NPC deputy works to advance rural cultural, ethical progress

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By Liu Feng, People’s Daily

Ma Huijuan is an author living in the countryside of northwest China’s Ningxia Hui Autonomous Region. In recent years, she published multiple books about the poverty alleviation stories in Xihaigu, a largely mountainous region in Ningxia once inflicted by deep poverty and labeled the “most unfit place for human settlement” by the United Nations in the 1970s.

Since she became a deputy to the National People’s Congress (NPC), the top legislative body of China, the rural cultural sector has always been a focus of her work.

“Reading and writing changed my life, so I want reading to change the lives of other rural residents,” she said.

Ma lives in Hongsibu District,Wuzhong in central Ningxia. It is a settlement area of ecological migration projects for poverty alleviation. After years of ecological development and construction, forest coverage in the district surged from less than 5 percent to today’s 39 percent, and the per capita annual disposable income of rural residents also spiked to nearly 10,000 yuan ($1,537) from 500 yuan.

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“Poverty alleviation is not only about materials, but also cultural and ethical progress,” Ma noted, adding that it’s a great time to advance cultural and ethical construction given the remarkable progress achieved in poverty alleviation.

Three years ago, Ma received a message from a rural resident complaining about the insufficient rural libraries. Upon investigation into the cultural construction in her hometown, Ma discovered the dated facilities at some county-level libraries and cultural clubs. Such cultural services were even absent in some places, she found.

Therefore, she collected nearly 10,000 books and established a rural reading club in her village, calling on villagers, especially women to read books and learn what was happening in the outside world. She also organized a group that taught illiterate villagers to read.

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“There were only 20 members at first, including two illiterate ones,” Ma recalled, saying that made her better realize what was on her shoulders.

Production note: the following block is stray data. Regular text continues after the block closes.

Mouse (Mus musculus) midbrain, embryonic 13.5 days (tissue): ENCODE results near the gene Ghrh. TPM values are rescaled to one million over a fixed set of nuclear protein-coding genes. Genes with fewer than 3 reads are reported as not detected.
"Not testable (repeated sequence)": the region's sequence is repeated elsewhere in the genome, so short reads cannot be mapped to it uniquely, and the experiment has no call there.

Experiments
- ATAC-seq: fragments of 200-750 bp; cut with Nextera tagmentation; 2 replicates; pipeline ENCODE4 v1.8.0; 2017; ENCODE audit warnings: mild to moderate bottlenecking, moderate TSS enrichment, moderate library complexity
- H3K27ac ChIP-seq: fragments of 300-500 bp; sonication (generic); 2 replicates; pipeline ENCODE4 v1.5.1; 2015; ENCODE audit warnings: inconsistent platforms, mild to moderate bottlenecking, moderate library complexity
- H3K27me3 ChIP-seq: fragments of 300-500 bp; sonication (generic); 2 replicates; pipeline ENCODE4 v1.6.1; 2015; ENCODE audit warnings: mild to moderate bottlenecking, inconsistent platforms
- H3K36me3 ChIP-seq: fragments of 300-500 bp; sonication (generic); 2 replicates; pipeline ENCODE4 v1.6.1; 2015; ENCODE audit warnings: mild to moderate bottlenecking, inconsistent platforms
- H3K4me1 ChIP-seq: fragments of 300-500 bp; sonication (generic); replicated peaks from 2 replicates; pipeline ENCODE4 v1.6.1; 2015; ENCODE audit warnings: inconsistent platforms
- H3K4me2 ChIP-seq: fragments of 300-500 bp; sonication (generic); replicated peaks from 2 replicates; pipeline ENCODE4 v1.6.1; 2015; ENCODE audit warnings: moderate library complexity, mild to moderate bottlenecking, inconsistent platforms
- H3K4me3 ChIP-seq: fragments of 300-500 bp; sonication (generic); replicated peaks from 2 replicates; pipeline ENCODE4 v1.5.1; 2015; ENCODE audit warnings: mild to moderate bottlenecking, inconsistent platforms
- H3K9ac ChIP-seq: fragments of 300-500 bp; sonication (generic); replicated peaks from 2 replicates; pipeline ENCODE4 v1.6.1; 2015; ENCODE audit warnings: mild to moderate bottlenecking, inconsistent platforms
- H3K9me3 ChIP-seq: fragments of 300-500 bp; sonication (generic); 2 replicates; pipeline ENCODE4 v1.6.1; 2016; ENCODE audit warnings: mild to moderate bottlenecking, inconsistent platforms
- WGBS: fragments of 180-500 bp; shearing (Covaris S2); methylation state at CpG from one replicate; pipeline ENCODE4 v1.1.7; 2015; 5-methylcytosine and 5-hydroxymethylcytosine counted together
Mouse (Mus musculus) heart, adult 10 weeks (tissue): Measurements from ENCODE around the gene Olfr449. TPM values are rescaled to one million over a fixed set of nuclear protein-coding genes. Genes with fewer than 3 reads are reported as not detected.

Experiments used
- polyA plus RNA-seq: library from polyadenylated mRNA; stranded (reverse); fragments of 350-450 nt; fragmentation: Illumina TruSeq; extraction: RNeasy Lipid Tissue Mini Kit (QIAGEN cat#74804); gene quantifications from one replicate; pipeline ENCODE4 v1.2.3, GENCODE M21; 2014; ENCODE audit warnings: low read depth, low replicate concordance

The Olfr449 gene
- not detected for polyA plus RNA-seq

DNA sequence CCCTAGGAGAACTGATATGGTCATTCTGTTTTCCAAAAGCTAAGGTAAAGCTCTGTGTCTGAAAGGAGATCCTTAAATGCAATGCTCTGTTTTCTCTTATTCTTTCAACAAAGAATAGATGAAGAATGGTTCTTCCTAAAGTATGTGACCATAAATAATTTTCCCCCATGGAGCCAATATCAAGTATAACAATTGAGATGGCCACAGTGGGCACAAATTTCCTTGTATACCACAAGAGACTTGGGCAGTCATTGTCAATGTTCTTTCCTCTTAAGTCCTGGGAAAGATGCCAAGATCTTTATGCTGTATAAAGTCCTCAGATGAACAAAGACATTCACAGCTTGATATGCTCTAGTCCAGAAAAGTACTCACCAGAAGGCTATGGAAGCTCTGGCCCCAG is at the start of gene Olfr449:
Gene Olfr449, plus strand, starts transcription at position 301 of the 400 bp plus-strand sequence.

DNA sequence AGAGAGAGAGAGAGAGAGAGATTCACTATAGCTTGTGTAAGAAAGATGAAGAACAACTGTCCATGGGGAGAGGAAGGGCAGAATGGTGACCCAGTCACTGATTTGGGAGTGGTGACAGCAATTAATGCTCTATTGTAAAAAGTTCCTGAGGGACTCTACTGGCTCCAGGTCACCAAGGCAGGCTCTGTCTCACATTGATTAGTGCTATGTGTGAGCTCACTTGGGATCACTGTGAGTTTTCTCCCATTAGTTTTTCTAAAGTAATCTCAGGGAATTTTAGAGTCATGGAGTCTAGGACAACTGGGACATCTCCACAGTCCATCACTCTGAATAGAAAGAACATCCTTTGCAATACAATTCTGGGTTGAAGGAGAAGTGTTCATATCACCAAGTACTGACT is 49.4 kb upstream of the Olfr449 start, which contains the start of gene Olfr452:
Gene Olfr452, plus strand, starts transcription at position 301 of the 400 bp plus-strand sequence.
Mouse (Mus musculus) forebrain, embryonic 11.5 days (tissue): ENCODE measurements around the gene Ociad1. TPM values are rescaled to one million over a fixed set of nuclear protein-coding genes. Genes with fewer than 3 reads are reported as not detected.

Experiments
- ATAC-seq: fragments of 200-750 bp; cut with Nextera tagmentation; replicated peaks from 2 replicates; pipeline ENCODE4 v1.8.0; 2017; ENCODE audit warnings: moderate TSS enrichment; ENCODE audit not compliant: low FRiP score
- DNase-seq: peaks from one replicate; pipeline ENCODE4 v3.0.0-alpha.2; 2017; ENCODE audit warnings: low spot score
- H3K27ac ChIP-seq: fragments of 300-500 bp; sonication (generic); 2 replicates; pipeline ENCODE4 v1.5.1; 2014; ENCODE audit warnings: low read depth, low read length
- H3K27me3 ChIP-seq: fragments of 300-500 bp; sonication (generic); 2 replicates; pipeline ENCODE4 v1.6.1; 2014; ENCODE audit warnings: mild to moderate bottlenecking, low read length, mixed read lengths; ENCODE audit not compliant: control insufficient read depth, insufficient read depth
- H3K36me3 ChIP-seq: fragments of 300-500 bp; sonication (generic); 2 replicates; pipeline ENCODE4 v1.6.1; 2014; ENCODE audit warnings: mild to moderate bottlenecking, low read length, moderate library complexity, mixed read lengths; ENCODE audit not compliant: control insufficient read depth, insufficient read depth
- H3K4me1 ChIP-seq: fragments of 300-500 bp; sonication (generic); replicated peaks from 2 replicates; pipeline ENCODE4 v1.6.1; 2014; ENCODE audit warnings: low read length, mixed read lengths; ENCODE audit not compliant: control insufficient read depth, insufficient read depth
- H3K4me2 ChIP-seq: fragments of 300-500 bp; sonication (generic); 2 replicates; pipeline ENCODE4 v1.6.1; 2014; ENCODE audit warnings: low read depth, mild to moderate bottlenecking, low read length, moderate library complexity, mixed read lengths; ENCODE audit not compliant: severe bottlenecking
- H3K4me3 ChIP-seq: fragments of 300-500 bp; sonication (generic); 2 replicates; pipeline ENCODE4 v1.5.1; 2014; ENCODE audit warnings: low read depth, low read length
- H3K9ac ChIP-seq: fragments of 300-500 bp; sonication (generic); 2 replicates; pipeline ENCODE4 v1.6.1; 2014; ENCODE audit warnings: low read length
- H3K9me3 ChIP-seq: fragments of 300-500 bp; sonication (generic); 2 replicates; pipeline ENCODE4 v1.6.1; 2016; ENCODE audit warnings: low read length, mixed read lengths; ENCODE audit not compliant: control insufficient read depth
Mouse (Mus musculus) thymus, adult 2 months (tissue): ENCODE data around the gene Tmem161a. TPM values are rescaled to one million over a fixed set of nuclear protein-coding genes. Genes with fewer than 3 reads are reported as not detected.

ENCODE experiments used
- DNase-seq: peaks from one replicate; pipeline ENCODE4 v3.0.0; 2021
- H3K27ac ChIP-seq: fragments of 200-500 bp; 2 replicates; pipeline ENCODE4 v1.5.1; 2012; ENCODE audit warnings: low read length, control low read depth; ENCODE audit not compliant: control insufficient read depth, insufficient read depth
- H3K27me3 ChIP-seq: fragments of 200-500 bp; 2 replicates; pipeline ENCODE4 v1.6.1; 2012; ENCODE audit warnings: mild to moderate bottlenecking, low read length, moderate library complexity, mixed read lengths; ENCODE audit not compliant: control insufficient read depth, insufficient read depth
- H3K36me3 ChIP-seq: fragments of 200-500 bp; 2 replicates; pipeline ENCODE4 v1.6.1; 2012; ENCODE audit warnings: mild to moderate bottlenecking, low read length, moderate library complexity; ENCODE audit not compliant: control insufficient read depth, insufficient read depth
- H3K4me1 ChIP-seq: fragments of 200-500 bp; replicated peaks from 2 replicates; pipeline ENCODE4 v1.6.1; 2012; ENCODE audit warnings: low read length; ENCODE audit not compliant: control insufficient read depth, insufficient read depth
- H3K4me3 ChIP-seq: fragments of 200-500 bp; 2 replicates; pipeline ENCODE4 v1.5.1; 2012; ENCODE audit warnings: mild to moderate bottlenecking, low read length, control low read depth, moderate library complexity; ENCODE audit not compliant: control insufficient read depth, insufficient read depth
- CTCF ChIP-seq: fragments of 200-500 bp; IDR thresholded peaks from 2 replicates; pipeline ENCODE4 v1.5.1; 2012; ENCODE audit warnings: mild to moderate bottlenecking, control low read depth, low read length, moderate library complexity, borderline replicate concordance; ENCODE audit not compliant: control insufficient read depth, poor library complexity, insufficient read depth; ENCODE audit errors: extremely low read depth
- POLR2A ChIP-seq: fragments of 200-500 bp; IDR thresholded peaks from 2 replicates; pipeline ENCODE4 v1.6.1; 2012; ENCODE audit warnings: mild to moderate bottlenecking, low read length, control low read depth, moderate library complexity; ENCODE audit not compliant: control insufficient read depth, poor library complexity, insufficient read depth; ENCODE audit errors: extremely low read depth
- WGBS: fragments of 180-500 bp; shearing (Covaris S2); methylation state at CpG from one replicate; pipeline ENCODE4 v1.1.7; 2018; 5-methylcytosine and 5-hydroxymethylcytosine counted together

In recent years, the book club has become a place where she fulfills her duties as an NPC deputy. There, she always gives lessons to the villagers and helps them to learn more general knowledge. Sometimes she would explain to the villagers how knowledge can build one’s future with her personal experiences, to encourage them to study and pursue their dreams. Besides, she also exchanges ideas with the villagers to learn about their needsforintellectual and cultural activities.

Under the guidance of Ma, more and more villagers are placing high importance on literacy education.

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“I couldn’t even write my name, or keep accounts of my shop,” said Ming Xiaolan, a frequent participant of Ma’s reading club from Chaoyang village of Hongsibu District. She said she was glad that she finally recognized characters, which was like a dream coming true.

Yang Furong from Yuchi village is a skilled hat weaver who knows nothing about marketing. Now, she comes to the reading club every day, saying she will open an online store once she’s literate enough.

Now, Ma is planning to promote the reading club mode across Hongsibu District, to create more opportunities for residents to study and communicate.

She’s also focusing on rural cultural and ethical progress during this year’s “two sessions,” hoping to both increase the wealth and enrich the knowledge of rural residents during the process of rural revitalization.

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